Also, improving your home’s ventilation and HVAC ductwork can benefit air quality dramatically. Regular air exchanges with outside air are recommended to keep things fresh, but depending on your geographical location outside air changes may not be a healthy option – after all, outdoor air pollution is a problem too – so make sure to obtain outdoor air quality reports before implementing an environmental control solution that exchanges untreated air from outside.

A quick and easy solution to reduce VOCs is to air things out by opening windows and doors. We recommend only doing this if something is particularly irritating, as humidity and temperature control will be compromised and both of those factors can help to minimize VOC reactions overall.

What’s the Difference Between an Indoor Air Quality Monitor and a VOC Meter?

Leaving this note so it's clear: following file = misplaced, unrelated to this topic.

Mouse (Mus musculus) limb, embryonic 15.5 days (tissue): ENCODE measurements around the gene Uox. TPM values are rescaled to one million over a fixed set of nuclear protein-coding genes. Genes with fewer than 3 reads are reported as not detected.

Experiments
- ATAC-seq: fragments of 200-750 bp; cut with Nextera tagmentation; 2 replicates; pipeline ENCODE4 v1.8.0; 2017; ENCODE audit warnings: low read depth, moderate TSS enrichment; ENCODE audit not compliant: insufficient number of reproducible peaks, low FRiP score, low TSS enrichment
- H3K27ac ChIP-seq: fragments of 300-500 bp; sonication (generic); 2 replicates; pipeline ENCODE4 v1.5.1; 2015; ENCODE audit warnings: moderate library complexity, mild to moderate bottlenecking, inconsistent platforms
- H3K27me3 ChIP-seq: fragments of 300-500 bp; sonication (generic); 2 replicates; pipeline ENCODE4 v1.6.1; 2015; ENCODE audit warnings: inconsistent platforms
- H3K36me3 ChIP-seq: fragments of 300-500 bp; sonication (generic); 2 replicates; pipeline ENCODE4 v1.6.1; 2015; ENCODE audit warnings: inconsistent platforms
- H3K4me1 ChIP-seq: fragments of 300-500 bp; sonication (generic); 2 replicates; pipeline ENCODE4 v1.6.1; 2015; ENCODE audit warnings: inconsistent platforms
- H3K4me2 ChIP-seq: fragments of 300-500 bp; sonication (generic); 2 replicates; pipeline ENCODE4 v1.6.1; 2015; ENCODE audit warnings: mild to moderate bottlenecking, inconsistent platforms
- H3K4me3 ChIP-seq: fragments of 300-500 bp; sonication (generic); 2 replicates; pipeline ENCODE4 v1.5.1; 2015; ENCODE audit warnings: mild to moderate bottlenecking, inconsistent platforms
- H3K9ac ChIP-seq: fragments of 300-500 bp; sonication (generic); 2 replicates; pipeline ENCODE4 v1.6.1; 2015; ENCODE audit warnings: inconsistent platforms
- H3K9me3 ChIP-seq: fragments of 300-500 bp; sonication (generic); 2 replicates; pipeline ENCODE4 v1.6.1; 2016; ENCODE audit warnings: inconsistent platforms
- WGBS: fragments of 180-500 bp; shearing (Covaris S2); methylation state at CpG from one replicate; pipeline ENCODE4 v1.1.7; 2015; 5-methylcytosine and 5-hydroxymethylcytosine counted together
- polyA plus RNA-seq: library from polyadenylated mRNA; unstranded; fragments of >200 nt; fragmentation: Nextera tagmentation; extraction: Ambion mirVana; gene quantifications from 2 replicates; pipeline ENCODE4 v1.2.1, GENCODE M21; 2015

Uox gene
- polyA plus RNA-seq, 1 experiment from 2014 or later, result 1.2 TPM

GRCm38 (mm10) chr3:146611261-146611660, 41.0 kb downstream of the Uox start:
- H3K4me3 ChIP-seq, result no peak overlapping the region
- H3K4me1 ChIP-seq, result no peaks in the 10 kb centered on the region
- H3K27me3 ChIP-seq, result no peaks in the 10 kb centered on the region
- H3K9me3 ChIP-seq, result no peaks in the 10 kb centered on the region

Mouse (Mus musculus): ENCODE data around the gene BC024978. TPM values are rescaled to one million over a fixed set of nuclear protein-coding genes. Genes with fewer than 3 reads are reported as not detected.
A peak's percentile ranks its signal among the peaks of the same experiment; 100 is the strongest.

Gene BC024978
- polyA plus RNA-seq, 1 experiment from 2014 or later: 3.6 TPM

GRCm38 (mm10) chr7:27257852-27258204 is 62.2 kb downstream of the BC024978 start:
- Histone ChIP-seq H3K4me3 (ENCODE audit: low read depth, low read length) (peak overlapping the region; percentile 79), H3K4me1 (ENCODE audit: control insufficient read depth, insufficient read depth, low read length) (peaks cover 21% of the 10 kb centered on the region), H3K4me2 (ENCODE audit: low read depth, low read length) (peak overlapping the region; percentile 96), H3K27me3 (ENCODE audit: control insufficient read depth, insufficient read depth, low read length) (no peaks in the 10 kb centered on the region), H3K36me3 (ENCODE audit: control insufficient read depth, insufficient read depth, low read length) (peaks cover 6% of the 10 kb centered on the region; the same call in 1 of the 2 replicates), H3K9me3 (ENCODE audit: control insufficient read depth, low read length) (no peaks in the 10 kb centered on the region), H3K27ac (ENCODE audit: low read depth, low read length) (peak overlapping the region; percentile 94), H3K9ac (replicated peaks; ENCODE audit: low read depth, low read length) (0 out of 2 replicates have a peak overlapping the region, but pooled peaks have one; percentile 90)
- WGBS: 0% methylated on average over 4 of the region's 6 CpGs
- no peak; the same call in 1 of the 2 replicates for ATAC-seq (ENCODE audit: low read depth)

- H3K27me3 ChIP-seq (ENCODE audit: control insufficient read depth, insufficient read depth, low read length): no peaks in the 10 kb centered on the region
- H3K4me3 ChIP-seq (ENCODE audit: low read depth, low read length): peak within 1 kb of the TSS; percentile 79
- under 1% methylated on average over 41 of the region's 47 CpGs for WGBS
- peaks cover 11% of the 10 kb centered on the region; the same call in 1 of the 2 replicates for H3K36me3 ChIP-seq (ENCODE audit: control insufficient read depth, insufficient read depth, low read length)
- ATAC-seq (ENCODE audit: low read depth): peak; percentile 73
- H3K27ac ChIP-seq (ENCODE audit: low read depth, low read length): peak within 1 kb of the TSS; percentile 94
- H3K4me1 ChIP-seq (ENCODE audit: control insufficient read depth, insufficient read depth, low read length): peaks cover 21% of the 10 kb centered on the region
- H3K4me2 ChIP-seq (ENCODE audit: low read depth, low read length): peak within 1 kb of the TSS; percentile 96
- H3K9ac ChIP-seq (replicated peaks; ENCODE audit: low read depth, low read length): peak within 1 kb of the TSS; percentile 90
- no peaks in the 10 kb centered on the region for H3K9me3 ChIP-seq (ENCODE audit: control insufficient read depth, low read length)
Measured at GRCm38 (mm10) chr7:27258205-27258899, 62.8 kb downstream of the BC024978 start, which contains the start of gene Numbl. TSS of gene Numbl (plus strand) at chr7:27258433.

Indoor air quality monitors measure particulate matter below a certain micron in size (usually 2.5, aka PM2.5), in addition to testing for VOCs, and tracking temperature and humidity – some even act as CO and CO2 detectors too.

Many “smart” options are available for the consumer, including a few that send indoor air quality reports via smartphone daily, and connect to “smart” thermostats to help regulate air quality based on user preferences. Comparatively, VOC meters only measure VOC content. We can’t speak to the effectiveness of VOC detection within air quality monitors, but a well-made VOC detector should accurately report the TVOC without issue.

Should You Buy an Indoor Air Quality Monitor, or VOC Meter?

It boils down to your distinct needs. If you’re in search of a package unit that tracks many different indoor quality variables at once, then an indoor air quality monitor may be for you – maybe you want your Nest Thermostat to do more than just regulate the temperature.

On the other hand, VOC meters are useful instruments for those that need to measure for health irritants, or potentially reactive elements. If you, or a family member, suffers from allergies or regular discomfort while at home, testing your air’s VOC content may be a good idea.

VOC meter price varies widely based on type, but an average consumer version can be had for between $100 and $400. Industrial and scientific models start at about $800 and go up from there.